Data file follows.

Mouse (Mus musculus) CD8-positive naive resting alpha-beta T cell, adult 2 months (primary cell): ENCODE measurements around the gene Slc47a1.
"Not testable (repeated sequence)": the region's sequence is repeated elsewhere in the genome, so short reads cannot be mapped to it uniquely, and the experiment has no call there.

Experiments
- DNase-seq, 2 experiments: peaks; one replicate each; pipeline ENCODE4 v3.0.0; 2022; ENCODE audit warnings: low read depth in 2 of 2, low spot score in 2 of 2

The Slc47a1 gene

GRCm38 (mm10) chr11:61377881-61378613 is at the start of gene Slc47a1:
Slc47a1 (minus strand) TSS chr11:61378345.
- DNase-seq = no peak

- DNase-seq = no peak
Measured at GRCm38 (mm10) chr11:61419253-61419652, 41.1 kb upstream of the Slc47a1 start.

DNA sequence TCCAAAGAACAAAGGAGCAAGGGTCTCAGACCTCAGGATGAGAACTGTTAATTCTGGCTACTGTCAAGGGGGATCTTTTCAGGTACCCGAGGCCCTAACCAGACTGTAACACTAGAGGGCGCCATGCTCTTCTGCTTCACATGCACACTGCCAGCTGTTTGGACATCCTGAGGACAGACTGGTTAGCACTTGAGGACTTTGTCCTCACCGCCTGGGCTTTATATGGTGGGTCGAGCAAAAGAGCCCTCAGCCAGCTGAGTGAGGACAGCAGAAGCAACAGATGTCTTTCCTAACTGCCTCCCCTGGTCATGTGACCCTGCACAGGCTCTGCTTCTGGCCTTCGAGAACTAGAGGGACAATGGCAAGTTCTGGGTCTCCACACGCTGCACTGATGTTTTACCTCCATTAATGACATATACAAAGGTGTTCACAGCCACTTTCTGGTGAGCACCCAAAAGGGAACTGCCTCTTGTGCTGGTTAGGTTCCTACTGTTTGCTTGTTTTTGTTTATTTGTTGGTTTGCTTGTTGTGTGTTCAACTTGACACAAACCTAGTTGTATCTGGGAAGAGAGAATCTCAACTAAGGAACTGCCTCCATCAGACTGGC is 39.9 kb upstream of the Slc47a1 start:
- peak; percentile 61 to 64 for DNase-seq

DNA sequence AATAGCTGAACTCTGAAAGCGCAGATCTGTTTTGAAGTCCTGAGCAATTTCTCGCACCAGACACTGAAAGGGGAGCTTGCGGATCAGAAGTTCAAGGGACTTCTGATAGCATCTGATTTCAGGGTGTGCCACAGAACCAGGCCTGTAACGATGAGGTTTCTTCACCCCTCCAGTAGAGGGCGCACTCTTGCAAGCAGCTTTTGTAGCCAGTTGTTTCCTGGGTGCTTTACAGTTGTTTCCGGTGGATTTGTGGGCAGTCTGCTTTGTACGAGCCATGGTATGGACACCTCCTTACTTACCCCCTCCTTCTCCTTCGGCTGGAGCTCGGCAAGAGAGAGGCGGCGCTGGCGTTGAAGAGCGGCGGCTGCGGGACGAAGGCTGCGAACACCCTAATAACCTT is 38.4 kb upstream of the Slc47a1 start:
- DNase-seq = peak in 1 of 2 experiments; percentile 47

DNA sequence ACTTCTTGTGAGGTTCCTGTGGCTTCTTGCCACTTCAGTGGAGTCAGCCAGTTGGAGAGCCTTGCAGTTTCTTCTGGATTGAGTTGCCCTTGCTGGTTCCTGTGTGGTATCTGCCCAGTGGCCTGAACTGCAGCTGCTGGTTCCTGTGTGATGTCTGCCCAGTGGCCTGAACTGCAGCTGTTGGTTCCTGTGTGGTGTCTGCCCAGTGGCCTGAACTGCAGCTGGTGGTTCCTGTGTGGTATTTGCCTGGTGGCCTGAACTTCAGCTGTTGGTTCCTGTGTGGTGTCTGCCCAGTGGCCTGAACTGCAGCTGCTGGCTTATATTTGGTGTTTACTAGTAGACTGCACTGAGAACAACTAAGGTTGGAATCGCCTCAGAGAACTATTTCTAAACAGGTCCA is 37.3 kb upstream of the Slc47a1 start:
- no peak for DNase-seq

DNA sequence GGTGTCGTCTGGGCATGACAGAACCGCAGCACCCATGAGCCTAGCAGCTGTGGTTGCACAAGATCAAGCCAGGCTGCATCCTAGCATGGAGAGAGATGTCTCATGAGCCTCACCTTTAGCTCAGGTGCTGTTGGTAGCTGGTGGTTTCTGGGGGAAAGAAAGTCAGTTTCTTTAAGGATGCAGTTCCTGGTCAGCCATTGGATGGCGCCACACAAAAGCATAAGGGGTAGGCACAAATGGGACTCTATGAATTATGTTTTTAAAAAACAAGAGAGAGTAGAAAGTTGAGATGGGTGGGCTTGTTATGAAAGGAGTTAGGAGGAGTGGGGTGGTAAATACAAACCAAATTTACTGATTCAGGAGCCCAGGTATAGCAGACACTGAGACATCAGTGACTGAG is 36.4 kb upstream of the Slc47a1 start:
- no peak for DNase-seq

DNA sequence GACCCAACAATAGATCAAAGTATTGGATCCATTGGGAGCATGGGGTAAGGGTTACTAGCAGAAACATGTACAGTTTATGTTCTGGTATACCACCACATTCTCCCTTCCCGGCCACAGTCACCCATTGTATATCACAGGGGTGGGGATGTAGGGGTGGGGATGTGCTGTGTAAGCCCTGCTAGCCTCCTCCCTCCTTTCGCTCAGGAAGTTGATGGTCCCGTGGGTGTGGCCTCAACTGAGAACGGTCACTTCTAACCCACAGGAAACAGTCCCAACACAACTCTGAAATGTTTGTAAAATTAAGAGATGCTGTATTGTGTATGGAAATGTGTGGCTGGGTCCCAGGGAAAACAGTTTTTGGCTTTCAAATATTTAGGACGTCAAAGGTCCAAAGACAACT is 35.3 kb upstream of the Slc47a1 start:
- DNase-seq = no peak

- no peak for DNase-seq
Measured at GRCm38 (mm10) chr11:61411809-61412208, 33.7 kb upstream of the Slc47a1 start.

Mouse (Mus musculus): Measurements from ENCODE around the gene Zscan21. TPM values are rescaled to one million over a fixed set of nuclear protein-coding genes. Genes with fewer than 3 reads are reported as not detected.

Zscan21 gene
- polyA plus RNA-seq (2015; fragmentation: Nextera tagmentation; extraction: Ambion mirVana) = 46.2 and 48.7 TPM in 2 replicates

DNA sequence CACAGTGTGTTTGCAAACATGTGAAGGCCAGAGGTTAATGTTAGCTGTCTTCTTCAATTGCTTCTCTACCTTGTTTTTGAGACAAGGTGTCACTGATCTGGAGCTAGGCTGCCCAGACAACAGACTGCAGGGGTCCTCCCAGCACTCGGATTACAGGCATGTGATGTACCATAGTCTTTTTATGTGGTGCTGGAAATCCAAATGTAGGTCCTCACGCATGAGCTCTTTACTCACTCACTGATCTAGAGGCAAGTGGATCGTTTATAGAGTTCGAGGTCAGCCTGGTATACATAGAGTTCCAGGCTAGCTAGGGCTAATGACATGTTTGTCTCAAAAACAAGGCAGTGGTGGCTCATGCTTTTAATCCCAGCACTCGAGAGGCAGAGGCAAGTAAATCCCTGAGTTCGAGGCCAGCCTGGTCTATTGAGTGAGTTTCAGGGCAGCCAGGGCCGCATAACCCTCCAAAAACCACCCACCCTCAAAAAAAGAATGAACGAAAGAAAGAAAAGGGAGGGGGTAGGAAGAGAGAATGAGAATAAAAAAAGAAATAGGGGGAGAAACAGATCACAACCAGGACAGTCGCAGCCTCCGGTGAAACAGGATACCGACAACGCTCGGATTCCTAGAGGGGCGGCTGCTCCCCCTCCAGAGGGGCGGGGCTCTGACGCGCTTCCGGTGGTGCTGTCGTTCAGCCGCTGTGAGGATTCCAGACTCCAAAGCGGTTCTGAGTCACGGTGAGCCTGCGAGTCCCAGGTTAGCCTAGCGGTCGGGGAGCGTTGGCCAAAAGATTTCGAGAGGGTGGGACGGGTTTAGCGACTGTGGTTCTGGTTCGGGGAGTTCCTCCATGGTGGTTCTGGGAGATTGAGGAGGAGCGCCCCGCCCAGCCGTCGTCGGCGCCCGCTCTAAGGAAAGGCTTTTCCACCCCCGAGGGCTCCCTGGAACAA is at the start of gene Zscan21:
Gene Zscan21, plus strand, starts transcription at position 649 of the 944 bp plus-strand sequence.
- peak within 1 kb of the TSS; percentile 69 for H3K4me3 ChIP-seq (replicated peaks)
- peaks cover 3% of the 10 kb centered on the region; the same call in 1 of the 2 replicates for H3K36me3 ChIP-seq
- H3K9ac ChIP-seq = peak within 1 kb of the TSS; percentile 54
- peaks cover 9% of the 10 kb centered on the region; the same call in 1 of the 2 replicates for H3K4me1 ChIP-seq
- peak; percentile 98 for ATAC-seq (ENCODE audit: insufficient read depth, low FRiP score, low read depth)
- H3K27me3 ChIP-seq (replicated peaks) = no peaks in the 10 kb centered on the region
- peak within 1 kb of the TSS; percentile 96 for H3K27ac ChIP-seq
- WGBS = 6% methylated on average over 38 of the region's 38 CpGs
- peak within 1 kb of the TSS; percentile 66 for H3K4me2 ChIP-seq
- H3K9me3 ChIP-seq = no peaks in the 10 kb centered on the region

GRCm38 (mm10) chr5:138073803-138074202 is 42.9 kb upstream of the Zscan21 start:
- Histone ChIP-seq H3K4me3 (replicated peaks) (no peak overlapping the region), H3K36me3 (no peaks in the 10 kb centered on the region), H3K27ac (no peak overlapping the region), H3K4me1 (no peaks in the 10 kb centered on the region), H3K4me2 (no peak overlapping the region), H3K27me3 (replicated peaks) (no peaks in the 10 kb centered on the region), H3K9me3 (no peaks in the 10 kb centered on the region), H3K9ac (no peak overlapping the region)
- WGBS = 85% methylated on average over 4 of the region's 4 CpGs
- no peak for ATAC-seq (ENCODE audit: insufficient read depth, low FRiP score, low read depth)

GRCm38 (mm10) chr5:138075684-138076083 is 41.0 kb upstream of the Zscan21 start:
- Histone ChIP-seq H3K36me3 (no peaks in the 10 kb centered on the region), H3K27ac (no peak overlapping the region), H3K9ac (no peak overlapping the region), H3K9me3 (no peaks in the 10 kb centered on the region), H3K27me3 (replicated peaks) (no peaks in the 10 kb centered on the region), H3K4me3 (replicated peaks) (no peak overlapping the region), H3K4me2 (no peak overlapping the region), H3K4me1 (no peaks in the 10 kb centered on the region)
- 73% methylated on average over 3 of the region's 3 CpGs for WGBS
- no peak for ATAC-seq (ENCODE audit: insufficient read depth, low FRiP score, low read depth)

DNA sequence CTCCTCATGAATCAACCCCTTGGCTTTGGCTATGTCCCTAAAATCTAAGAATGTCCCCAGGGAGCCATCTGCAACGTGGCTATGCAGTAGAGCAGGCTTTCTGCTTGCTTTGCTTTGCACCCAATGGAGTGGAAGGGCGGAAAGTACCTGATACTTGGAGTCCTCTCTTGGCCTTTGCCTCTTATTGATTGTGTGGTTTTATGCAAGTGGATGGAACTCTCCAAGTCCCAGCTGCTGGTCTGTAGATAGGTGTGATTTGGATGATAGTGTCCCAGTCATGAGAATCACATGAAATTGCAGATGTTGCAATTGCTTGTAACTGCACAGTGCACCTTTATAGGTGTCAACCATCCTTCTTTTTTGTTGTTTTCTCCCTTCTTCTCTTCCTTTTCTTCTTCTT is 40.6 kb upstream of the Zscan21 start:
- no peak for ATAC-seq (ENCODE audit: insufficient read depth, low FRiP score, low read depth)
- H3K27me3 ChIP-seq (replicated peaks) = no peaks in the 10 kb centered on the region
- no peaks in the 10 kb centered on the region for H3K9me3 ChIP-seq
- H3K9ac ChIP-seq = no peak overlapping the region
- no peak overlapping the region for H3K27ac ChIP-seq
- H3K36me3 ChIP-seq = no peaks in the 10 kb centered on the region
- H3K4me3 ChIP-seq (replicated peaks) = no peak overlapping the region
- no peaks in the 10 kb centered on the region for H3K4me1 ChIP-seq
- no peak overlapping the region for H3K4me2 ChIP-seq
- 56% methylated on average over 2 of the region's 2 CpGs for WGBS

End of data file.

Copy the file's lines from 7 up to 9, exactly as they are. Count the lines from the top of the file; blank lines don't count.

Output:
Slc47a1 (minus strand) TSS chr11:61378345.
- DNase-seq = no peak

- DNase-seq = no peak